One of the first things Governor Glenn Youngkin did when he took office last month was issue an executive order giving parents the choice regarding their children wearing masks at school (see earlier story). But several counties – including the "ground zero" for mask mandates, Loudoun County – defied the governor and doubled down on the mandate, even threatening to charge non-compliant students with trespassing:
"Until you arrive, your children will be held in an in-school restriction situation here at school," one assistant elementary school principal said in a message for parents of unmasked students. "They are not allowed on campus or on Loudoun County public school property – and starting tomorrow, it will be considered trespassing."
Robert Knight, a conservative activist and a columnist for The Washington Times, lives in northern Virginia.
"Governor Glenn Youngkin was elected on a pledge to end this nonsense," Knight tells AFN, "and yet the Loudoun County school board – of which six members are under recall by the citizens of Loudon County – is going ahead and forcing schools to have mask mandates. And they're isolating students whose parents are taking the governor at his word that they don't have to mask their children anymore and they're sending them without masks and they're being punished."
Knight offers advice and encouragement to those parents. "Loudon County parents need to sue their school board over this abuse of power," he urges. "They need to double their efforts in recalling these school board members, and they need to take whatever action they can – including yanking their kids out of these schools."
At least one suit has been filed.
Following Youngkin's lead
Meanwhile, on Tuesday the Democrat-controlled Virginia Senate overwhelmingly (29-9) approved an amendment giving parents the right to choose if their children wear masks to school. That amendment to Senate Bill 739 reads as follows:
"Notwithstanding any other provision of law or any regulation, rule, or policy implemented by a school board, school division, school official, or other state or local authority, the parent of any child enrolled in a public elementary or secondary school, or in any school-based early childhood care and education program, may elect for such child to not wear a mask while on school property. A parent making such an election shall not be required to provide a reason or any certification of the child's health or education status. No student shall suffer any adverse disciplinary or academic consequences as a result of this parental election."
Youngkin (pictured above) applauded adoption of the amendment, noting the "overwhelming bipartisan show of support" and calling it "a significant step … for parents and children."
Dems making a 'course correction,' says Bauer
The Associated Press reports that earlier this week the Democratic governors of four other states – Connecticut, Delaware, New Jersey, and Oregon – announced plans to lift statewide mask mandates in schools by the end of February or March. Those governors cite the rapid easing of COVID-19's omicron surge as a reason for their decision, along with a growing sense that the virus is never going to go away and Americans need to find a way to coexist with it.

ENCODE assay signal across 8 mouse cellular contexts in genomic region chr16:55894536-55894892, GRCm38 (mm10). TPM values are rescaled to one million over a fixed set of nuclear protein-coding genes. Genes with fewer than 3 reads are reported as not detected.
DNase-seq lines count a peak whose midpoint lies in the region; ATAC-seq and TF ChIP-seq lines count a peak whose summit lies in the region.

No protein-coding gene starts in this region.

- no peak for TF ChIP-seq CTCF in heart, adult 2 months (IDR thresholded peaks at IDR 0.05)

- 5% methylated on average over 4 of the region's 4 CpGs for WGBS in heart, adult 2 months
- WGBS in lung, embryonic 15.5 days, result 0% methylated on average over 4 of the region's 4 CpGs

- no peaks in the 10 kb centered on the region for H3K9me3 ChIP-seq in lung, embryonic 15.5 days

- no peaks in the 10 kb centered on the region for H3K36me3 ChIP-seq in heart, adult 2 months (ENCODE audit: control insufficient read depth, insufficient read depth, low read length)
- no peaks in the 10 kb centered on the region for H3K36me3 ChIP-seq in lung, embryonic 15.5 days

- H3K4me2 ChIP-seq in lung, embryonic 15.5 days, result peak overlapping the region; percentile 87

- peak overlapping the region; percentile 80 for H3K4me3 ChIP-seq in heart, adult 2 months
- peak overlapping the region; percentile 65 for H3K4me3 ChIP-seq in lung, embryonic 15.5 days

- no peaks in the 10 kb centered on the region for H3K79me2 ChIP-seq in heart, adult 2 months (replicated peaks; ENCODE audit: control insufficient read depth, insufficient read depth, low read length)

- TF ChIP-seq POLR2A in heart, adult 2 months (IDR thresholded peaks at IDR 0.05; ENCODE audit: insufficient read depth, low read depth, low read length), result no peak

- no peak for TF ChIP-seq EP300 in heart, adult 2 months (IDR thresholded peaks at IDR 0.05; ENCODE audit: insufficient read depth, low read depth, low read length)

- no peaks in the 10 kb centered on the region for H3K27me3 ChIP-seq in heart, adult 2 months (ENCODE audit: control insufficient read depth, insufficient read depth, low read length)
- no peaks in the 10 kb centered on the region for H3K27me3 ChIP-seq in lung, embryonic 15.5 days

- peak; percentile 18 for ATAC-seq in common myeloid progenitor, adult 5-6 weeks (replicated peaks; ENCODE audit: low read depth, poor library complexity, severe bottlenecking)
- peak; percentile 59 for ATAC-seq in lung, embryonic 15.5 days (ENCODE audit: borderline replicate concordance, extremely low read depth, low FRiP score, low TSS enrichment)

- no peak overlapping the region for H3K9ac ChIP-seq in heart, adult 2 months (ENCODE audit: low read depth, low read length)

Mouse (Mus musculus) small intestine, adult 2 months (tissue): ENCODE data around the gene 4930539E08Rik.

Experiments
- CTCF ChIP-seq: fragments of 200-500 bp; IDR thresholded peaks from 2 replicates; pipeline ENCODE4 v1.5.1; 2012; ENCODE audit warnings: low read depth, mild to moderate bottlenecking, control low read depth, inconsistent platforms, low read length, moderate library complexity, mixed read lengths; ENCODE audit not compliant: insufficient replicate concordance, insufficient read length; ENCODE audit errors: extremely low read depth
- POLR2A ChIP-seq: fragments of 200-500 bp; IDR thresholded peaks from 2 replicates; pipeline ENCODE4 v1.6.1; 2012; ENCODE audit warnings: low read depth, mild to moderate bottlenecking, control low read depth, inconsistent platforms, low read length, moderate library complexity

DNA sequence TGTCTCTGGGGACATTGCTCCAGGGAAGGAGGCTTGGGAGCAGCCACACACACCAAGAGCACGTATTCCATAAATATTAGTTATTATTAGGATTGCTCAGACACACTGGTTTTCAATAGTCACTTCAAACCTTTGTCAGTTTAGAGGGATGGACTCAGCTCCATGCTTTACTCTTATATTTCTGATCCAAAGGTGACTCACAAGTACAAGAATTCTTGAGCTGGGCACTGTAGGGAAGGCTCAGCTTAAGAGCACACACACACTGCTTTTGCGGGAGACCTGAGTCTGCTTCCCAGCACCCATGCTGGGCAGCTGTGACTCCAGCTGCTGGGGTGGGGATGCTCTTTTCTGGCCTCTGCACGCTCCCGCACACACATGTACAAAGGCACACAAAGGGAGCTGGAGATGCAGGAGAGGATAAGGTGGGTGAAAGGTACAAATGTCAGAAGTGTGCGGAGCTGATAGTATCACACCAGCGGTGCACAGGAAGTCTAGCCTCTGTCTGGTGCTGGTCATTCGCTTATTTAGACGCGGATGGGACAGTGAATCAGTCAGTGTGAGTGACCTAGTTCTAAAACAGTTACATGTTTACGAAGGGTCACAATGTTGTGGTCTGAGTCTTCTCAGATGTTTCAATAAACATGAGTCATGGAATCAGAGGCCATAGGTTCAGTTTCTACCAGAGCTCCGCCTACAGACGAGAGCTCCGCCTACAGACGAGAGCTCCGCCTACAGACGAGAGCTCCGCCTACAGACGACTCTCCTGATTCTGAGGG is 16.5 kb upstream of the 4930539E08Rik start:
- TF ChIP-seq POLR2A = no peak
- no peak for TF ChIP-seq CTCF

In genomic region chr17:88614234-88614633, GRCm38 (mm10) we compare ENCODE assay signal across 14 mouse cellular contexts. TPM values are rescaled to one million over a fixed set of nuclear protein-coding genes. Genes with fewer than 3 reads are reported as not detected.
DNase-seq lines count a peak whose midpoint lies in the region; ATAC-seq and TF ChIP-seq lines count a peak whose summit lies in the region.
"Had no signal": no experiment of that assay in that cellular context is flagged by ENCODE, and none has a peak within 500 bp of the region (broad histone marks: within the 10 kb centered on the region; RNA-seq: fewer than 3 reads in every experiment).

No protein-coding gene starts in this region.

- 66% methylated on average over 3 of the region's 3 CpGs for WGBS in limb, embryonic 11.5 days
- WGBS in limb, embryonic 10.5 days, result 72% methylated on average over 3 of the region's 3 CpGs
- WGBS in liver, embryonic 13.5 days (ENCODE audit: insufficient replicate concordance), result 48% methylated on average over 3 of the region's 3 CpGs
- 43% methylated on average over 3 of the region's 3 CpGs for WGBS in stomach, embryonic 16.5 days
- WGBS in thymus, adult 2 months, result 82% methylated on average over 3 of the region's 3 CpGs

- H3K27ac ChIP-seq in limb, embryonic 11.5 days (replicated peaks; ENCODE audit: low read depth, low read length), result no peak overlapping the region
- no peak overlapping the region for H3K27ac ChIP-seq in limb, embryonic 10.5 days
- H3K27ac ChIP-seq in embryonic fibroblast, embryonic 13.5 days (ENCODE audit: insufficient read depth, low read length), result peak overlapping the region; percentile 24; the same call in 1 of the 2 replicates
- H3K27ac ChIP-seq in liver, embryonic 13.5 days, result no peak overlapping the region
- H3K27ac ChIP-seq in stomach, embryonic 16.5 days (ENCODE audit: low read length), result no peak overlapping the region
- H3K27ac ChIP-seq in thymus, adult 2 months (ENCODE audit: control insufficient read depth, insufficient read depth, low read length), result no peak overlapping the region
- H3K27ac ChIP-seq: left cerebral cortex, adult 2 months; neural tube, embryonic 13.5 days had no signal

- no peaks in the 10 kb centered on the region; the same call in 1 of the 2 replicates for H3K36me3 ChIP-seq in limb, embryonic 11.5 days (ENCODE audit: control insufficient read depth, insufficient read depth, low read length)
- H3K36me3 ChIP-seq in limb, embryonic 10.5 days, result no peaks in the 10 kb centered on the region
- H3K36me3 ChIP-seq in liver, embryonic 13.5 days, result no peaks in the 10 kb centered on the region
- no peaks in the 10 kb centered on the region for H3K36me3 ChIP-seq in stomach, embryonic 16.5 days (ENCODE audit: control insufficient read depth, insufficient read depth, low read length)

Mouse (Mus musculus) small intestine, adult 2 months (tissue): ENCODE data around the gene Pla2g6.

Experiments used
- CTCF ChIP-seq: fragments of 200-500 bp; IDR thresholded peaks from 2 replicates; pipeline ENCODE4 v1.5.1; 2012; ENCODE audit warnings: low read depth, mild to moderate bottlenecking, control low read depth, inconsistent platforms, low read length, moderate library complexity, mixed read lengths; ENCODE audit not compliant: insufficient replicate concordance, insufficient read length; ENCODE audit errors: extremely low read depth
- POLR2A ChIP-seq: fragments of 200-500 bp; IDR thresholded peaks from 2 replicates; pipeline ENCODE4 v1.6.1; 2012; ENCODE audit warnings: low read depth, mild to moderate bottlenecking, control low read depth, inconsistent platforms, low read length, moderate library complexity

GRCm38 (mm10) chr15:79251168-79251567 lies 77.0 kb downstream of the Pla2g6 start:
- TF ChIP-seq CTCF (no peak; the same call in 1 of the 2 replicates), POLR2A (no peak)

Conservative activist Gary Bauer isn't buying it. He contends those "blue state" governors understand the political reality – and that's why they're ending school mask mandates.
"This is an election year, and increasingly it looked to the American people like school closings, mask mandates, and all the rest of it were becoming the signature issues of the Democratic Party," Bauer tells AFN. "It's not a good look – so I think some politicians might be trying to do a course correction."
Bauer points out that New Jersey Governor Phil Murphy was narrowly re-elected last year and still accepted the need to end the mask mandate.
"And the reason it was so closely contested in a heavy Democratic state at least in part was because his opponent emphasized that he would open the state back up and do away with some of the more ludicrous mandates," the head of Campaign for Working Families explains.
"I'm sure that many people … and businesses in New Jersey are breathing a sigh of relief as they see rational thought begin to return to the minds of some of their governing officials."
Meanwhile, a Republican lawmaker in Florida is considering legislation that would cut funding for school districts that implemented mask mandates despite a recent executive order signed by Governor Ron DeSantis (R). According to the Tampa Bay Times, State Rep. Randy Fine proposed a move that would punish the dozen districts that enacted mask mandates at some point last year – and he said those districts should have $200 million taken away and given to the 55 other districts that adhered to the governor's order.